The Prime Rib

Nearly 56 years after The Prime Rib restaurant opened in the Midtown-Belvedere section of Baltimore, and 18 months after the death of co-founder C. Peter “Buzz” Beler, the restaurant’s current owners appear to be considering a relocation.

Longtime patrons say they’re being told by employees that the venerable restaurant is likely to move within the next year or two from its current address at Calvert and Chase streets, where it opened in October 1965.

A move by The Prime Rib, one of Baltimore’s most notable dining establishments, would be a blow to the Mount Vernon-Midtown-Belvedere area, which has lost several restaurants in recent years, including City Café and The Elephant.  Last week, Red Emma’s bookstore and coffeehouse disclosed plans to move from 1225 Cathedral Street to Waverly.

Restaurant operators have not announced a move, and the city’s liquor board has not posted notices regarding a liquor license transfer or issuance of a new license.

But a potential move seems to be an open secret among patrons, who say they have heard about it from staff.

“The Prime Rib is leaving Mount Vernon,” said one area resident, who asked not to be named. “I heard it tonight from an employee.”

Added another regular patron: “They’ve been talking about it for a while.”

An employee who answered the phone at the restaurant on Thursday confirmed that the owners are exploring plans to relocate, but said he didn’t know when that might happen. He said a timetable is uncertain because “a development company is involved” which would largely control the timing.

For now, The Prime Rib is still taking reservations for at its location in the base of the Horizon House apartment building, he said. “We’re open for business.”

Since Beler died in October 2019 at age 90, the Midtown restaurant and its affiliates in Washington, Philadelphia and Anne Arundel County have been led by Rebecca and Brenda Dolan, members of the founder’s family.

The employee who answered the phone declined to give his name or a potential relocation site. He referred other questions to Rebecca Dolan, a Charlottesville lawyer who was Mr. Beler’s cousin and trustee. She did not respond to a request for information.

Restaurant patrons say they’re hearing a move is such a certainty that the restaurant operators are selling a nearby carriage house that has been used over the years for restaurant-related storage.

The two-story, 3,600-square-foot property, in the 1100 block of Hunter Street, went on the market in March for $190,000 and is currently listed as being under contract.  Photos with the listing show it is filled with dining chairs, restaurant furniture and other items. State property records list the owner as C. Peter Beler.

A carriage house on Hunter Street used to store furnishings for The Prime Rib restaurant is being sold.

Over the years, the Midtown location has been a popular destination for Baltimore’s elite, and celebrity visitors have included Liberace, Muhammad Ali and Arnold Schwarzenegger.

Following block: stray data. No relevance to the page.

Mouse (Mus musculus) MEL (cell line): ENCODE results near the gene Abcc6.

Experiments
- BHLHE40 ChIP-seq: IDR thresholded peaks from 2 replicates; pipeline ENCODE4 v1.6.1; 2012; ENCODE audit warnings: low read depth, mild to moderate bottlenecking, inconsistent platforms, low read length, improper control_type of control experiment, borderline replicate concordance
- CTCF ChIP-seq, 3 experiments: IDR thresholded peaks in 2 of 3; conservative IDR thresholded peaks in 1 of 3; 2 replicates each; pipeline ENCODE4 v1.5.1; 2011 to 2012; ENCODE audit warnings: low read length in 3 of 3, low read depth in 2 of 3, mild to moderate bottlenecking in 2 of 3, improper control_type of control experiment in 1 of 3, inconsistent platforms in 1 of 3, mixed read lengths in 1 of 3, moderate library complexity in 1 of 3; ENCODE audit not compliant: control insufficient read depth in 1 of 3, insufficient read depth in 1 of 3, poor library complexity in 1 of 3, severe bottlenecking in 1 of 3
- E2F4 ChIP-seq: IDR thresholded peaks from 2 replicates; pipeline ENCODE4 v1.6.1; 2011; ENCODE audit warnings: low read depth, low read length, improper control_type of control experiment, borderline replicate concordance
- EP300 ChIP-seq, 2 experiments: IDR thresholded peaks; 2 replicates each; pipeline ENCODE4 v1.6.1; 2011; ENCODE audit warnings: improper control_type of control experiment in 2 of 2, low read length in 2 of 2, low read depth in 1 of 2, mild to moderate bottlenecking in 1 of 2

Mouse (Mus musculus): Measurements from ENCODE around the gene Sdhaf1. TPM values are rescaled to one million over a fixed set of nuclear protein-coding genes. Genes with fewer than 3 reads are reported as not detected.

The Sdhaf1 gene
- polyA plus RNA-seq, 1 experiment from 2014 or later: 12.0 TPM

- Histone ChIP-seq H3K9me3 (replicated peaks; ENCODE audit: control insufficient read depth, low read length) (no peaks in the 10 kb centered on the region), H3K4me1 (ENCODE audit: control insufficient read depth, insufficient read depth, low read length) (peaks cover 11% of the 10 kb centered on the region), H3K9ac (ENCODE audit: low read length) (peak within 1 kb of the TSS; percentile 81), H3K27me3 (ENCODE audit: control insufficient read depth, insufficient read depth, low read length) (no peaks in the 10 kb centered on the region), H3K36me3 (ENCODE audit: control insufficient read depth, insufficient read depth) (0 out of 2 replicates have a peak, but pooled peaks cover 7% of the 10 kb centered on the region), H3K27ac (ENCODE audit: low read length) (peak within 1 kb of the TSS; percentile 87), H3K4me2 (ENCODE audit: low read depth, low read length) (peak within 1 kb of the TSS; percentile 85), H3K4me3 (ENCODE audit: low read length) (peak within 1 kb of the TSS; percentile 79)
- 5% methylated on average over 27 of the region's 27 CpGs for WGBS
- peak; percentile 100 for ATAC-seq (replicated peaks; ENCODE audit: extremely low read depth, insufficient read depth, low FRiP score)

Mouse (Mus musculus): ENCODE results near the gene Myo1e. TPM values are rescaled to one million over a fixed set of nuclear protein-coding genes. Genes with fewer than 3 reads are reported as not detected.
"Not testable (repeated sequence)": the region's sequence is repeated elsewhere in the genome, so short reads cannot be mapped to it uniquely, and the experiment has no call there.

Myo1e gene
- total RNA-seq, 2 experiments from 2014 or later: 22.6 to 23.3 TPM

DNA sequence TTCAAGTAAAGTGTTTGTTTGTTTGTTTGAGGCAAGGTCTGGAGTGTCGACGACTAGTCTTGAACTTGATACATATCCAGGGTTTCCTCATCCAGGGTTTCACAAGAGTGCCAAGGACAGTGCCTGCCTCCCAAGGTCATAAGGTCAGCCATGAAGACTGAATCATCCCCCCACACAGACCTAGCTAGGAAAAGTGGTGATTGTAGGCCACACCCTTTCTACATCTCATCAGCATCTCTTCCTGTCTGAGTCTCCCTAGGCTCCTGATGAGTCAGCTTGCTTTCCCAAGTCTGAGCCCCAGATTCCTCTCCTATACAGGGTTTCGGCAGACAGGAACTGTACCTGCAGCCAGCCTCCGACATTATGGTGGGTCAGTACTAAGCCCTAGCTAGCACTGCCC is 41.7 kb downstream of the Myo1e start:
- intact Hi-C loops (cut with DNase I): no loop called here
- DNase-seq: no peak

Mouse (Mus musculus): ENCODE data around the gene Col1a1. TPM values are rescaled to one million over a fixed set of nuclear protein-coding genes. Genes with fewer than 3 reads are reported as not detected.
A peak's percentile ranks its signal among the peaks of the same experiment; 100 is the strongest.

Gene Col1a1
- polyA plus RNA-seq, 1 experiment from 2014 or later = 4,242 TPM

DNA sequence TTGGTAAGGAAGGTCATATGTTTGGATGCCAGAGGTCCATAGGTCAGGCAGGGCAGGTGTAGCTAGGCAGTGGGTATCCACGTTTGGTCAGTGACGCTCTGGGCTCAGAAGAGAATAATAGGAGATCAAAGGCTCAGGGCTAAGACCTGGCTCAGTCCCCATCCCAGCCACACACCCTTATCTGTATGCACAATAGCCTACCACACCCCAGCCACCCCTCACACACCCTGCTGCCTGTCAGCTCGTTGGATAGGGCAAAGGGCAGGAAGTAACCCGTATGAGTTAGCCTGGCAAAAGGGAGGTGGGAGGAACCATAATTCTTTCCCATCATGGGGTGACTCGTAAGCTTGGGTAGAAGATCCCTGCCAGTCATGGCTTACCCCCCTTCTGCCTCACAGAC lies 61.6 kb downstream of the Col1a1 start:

One much-discussed possible location is The Village of Cross Keys, the mixed-use community near Roland Park whose commercial assets were acquired last year by Caves Valley Partners. Since that purchase, Caves Valley has announced 10 new tenants and five lease renewals, with more transactions in the works.

On May 6, Caves Valley is scheduled to present plans for the first major structure it intends to build at Cross Keys since acquiring property there, a midrise apartment building south of Village Square, with up to 350 residences.

Questar is the developer working with Caves Valley on the apartment project, and CBT of Boston and Abu Dhabi is the architect, according to the city Urban Design and Architecture Advisory Panel agenda. Based in Baltimore County, Questar developed Baltimore’s tallest building, the 44-story apartment tower at 414 Light Street.

Asked in January about reports of The Prime Rib moving to Cross Keys, Caves Valley partner Arsh Mirmiran said he could not confirm that.

“The rumor mill is fantastic,” he said in an email. “I wish that were true, but it isn’t.”

Mirmiran said today that he has no update. “We haven’t announced any additional tenants since January, but the leasing pace has kept up,” he said in an email. “We anticipate that we’ll provide another leasing update sometime before mid-year.”

The awning of The Prime Rib restaurant, in Mount Vernon.

Ed Gunts is a local freelance writer and the former architecture critic for The Baltimore Sun.

One reply on “Operators of The Prime Rib restaurant explore options to move”

  1. The Prime Rib is an institution to the dining culture of Baltimore. Many of the restauranteurs are seeking options outside of the downtown-area. This is a cause of concern to the future of Convention Center business & tourism when it rebounds in 12-18 months. The Inner Harbor is a shell of its 80’s & 90’s greatness. The Dwtn-West section has never had many dining options outside the bar and pub food of Camden Yards and M&T Bank Stadium games. Harbor East is the saving grace of downtown. The “Charm’tastic Mile” of Baltimore will give the heart of downtown a boost as it becomes more & more one of the Top 10-15 Most Famous/Iconic Streets in America. This will bring more attention to the downtown dining & retail sector where there will be focus to be connected to a Famous/Iconic Street like The Mag Mile (Chicago), Bourbon Street (New Orleans) or Rodeo Drive (Beverly Hills).

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